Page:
HR teams are always looking for ways to make sure their employees enjoy what they do every day and stick around for the long term. An effective way to maximize employee engagement and staff retention is by building a strong culture of connection. This is a type of company culture where staff feel a deep sense of belonging, community, friendship, and commitment to their team. Companies that excel at building these connected cultures end up with strong employer brands, raving Glassdoor reviews, and industry awards for being great places to work. But it’s too easy to assume that connected cultures just happen naturally. Building a connected culture involves doing the work through some very intentional efforts. In this post, we’ll share 3 ways you can start building a connected work culture to transform your business no matter what industry you’re in.
Several HR studies suggest that strong connection in the workplace is linked to increased staff engagement and motivation. This makes total sense since, after all, we are all innately programmed to connect and seek that sense of belonging.
Research by BetterUp called “The Value of Belonging at Work” found that when workers feel like they belong, their companies experience incredible benefits to their bottom line. The study found that a strong sense of belonging was linked to:
Combined, this can amount to millions and millions in annual savings. Having a connected culture doesn’t only save business dollars, it also impacts your earning potential.
Claiming that “culture eats strategy for breakfast”, Zappos is an example of a company renowned for having an admirable company culture. Investing heavily into its culture-building has led the company to grow from 8.6 million in annual revenue in 2001 to 1 billion in revenue in 2008. Because of its success, Zappos has now become somewhat of a thought leader in the culture space, regularly releasing resources like its culture book to help other companies achieve the same results.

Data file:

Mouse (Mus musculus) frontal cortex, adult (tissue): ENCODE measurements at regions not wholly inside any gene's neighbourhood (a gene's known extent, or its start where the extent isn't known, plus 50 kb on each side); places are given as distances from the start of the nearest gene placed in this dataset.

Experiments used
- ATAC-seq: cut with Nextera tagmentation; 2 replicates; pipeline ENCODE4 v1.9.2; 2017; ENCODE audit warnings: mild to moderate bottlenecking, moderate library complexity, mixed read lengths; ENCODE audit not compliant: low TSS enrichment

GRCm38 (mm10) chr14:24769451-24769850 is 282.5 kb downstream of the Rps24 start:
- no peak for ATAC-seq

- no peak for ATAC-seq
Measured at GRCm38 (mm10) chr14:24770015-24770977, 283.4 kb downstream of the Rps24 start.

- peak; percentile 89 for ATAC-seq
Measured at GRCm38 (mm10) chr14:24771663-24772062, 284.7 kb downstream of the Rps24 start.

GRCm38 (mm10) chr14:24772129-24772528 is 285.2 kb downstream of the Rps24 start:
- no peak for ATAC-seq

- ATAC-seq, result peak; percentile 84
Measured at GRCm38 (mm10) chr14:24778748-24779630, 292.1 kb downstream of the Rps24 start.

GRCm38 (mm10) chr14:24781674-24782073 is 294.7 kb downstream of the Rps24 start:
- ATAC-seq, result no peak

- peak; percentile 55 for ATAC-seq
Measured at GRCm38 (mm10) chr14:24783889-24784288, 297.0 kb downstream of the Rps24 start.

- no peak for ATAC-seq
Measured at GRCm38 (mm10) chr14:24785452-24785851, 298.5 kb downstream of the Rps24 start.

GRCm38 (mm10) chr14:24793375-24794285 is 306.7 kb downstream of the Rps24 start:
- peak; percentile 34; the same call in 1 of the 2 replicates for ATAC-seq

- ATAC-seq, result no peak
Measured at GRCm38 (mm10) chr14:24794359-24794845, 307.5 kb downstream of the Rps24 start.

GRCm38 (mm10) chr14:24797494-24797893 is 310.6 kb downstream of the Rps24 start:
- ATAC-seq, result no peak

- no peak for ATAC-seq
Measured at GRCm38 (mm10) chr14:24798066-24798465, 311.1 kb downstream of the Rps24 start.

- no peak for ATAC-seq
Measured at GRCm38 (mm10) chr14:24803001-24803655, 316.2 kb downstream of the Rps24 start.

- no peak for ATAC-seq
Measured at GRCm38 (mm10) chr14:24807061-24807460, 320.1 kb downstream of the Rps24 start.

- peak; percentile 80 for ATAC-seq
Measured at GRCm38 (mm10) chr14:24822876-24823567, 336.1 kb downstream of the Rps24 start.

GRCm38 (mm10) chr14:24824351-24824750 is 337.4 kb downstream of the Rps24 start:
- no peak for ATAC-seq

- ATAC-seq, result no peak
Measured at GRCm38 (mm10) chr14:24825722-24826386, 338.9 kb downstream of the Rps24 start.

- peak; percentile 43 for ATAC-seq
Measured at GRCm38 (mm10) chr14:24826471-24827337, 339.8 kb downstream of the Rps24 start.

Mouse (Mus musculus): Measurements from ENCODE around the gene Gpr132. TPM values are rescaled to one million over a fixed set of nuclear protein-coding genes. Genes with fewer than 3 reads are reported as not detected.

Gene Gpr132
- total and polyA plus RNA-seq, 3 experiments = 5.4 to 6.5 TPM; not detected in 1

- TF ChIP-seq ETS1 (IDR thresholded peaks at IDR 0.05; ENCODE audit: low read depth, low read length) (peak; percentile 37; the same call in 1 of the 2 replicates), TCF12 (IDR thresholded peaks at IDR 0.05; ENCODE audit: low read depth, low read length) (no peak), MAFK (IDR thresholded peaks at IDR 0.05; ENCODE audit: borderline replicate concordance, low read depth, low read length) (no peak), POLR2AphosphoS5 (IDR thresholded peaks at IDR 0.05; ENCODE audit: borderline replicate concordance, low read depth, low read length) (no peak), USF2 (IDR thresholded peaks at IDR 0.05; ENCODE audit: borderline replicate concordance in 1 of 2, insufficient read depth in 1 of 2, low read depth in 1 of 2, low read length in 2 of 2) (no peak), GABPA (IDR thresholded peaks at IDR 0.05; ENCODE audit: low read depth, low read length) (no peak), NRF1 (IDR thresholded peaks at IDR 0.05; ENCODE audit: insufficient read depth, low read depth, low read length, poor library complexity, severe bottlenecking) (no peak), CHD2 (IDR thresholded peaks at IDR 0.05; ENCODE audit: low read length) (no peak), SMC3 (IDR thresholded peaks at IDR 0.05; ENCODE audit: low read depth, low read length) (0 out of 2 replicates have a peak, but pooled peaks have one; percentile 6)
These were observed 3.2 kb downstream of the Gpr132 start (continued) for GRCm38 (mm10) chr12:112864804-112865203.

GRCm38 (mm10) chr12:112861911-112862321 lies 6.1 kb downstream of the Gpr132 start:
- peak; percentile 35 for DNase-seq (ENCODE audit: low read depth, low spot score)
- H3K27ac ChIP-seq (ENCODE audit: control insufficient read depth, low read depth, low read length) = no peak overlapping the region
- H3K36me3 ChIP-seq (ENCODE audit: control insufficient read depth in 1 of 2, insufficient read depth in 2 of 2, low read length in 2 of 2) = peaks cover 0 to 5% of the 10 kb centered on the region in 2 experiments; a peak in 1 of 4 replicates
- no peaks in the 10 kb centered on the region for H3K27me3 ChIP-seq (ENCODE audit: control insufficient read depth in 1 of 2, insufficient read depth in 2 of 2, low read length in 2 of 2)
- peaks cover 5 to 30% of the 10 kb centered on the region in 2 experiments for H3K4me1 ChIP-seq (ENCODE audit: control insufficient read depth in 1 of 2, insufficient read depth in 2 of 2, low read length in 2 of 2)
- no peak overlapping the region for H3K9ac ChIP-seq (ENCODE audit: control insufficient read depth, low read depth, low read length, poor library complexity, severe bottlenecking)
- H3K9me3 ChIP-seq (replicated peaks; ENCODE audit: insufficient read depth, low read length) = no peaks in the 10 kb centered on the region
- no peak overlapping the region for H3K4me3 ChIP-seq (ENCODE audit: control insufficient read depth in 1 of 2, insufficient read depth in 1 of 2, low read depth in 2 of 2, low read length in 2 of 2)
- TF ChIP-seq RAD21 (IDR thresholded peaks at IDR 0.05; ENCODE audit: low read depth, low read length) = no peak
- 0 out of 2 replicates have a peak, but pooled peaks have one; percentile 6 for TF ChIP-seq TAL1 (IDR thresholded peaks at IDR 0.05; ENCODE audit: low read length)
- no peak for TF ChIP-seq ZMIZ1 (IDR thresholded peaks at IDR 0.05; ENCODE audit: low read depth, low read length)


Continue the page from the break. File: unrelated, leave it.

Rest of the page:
So having a connected culture isn’t some fluffy concept — it actually makes a huge difference and has the power to truly transform your business. How do you go about building one?
Download our culture of connection checklist below to help guide you!
At the heart of any thriving company culture are the core values that guide how the whole business is run. Company core values like “Trust”, “Accountability”, “Have Fun”, and “Win and Lose as a Team” can play a huge role in helping unite employees. Your company vision can also give your staff a sense of purpose as they work towards shared goals.
On a psychological level, core values and company vision can make a huge difference in how a team operates because people generally feel more engaged when they relate to how a company does business and when they feel that what they do matters. Several studies are showing that giving employees a sense of meaning in their work can go a long way and yield impressive company benefits. Deloitte Insights 2020 Global Marketing Trends Report found that purpose-driven companies had 40% higher levels of workforce retention than their competitors.
When making use of your company’s core values and company vision to build a connected culture, the goal is not to set them and forget them, but to play an active role in keeping these things top of mind for everyone in your organization. To do this, you’ll want to host regular discussions about your values and vision, include them in visible places like within your most-used communication tools like Slack, Confluence, and Monday, and better yet - tie them into your employee recognition. Attaching core values to your recognition practices helps encourage the types of behaviour you want to see modelled in your company. Introducing peer recognition where employees can recognize each other for exhibiting company core values is an even better way to bond your team together. When a team regularly praises and celebrates one another, they naturally start to bond much more as a unit. It helps team members get to know one another much better and helps create a sense of family and team spirit.
For a deeper dive on how to define, implement, and reward employees for exhibiting your company values, check out our 3-part blog post series on company core values: